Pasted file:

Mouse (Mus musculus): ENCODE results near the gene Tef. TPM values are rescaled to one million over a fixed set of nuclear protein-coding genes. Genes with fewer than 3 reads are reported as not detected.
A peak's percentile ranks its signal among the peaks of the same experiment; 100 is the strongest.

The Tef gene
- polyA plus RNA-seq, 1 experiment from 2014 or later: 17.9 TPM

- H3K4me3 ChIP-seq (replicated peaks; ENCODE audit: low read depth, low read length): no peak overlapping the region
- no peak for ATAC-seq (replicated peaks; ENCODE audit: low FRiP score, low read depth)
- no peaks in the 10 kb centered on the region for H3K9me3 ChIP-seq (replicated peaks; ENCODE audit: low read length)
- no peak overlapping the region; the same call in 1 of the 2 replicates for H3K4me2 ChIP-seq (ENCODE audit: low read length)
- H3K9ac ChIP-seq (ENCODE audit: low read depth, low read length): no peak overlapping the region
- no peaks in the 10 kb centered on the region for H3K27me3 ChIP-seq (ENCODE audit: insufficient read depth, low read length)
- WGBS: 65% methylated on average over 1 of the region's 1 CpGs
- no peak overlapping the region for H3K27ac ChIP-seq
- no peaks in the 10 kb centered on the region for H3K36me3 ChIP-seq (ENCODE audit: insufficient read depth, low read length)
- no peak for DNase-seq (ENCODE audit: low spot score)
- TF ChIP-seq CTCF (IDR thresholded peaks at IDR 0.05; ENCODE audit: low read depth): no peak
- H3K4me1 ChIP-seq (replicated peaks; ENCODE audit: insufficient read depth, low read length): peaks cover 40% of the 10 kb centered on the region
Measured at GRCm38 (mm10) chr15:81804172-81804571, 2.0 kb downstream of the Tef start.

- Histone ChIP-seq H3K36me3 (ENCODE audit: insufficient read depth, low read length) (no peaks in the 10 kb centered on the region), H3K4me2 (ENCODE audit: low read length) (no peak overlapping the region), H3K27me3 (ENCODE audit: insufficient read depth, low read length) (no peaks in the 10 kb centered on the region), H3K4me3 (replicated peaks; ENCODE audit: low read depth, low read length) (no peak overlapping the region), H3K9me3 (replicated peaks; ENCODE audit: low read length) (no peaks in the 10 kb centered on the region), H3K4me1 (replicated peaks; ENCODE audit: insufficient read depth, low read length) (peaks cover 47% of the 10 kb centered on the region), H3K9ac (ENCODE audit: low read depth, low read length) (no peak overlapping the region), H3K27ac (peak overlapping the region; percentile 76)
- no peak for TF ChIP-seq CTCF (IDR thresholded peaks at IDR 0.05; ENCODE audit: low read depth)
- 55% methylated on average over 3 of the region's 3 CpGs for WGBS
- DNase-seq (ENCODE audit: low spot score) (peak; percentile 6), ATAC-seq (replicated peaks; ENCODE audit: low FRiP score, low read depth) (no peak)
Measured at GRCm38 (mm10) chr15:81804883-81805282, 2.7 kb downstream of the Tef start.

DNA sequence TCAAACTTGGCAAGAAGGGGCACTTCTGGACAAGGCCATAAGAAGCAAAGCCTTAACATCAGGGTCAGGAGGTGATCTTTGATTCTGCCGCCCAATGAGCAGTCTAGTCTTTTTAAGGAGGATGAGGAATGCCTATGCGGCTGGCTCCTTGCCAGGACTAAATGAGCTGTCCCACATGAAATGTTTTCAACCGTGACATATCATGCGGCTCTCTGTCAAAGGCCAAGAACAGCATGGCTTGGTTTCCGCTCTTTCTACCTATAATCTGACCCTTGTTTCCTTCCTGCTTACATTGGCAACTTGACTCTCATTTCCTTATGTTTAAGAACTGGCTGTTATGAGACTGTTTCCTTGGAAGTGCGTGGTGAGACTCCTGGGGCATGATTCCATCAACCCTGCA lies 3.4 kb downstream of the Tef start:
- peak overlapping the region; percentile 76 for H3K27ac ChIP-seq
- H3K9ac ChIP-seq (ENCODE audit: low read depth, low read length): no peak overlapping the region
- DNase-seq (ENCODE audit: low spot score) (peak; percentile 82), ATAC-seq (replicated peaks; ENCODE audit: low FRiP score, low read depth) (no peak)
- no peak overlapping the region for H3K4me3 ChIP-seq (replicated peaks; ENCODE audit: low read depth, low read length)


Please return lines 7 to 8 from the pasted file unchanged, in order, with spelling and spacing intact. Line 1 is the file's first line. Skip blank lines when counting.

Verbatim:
- no peaks in the 10 kb centered on the region for H3K9me3 ChIP-seq (replicated peaks; ENCODE audit: low read length)
- no peak overlapping the region; the same call in 1 of the 2 replicates for H3K4me2 ChIP-seq (ENCODE audit: low read length)